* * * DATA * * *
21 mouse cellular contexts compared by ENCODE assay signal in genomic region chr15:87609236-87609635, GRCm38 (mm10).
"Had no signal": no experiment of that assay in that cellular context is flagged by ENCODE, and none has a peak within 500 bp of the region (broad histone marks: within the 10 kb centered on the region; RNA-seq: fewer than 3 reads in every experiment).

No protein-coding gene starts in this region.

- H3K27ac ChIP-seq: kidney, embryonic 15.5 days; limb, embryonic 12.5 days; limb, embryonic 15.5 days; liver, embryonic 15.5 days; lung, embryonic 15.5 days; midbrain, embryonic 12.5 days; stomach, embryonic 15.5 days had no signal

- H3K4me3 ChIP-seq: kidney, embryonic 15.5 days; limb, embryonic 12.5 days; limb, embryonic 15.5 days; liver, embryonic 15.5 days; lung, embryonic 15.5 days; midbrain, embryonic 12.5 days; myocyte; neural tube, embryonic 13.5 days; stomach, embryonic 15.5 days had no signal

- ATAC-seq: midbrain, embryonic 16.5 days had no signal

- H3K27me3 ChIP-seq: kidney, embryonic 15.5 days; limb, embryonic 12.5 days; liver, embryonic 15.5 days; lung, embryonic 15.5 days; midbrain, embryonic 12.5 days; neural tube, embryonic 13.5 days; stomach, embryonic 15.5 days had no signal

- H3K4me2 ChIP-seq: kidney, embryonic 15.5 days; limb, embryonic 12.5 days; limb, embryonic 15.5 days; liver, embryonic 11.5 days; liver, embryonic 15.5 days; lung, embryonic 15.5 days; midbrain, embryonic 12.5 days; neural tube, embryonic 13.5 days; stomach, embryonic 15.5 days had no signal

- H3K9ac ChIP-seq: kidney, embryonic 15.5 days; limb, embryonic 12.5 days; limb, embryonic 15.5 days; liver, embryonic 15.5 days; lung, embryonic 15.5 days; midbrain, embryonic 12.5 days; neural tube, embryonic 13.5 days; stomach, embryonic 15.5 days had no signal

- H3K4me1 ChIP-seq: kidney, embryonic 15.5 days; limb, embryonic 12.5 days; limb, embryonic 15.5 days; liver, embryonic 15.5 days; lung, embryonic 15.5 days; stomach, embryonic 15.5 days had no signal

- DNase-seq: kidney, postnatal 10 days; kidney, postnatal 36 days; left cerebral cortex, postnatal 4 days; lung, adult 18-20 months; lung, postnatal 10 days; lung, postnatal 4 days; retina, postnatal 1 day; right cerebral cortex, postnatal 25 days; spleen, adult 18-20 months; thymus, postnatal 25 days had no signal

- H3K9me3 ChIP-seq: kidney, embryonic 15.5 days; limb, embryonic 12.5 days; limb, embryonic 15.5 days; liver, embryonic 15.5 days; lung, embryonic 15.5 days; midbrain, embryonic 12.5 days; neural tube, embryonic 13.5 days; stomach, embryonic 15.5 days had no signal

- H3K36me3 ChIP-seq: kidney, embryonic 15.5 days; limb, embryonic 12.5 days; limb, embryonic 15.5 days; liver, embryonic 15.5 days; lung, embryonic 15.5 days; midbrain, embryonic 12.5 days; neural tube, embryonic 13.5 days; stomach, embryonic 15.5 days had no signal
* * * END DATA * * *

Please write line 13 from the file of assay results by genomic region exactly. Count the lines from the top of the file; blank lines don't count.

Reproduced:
- H3K36me3 ChIP-seq: kidney, embryonic 15.5 days; limb, embryonic 12.5 days; limb, embryonic 15.5 days; liver, embryonic 15.5 days; lung, embryonic 15.5 days; midbrain, embryonic 12.5 days; neural tube, embryonic 13.5 days; stomach, embryonic 15.5 days had no signal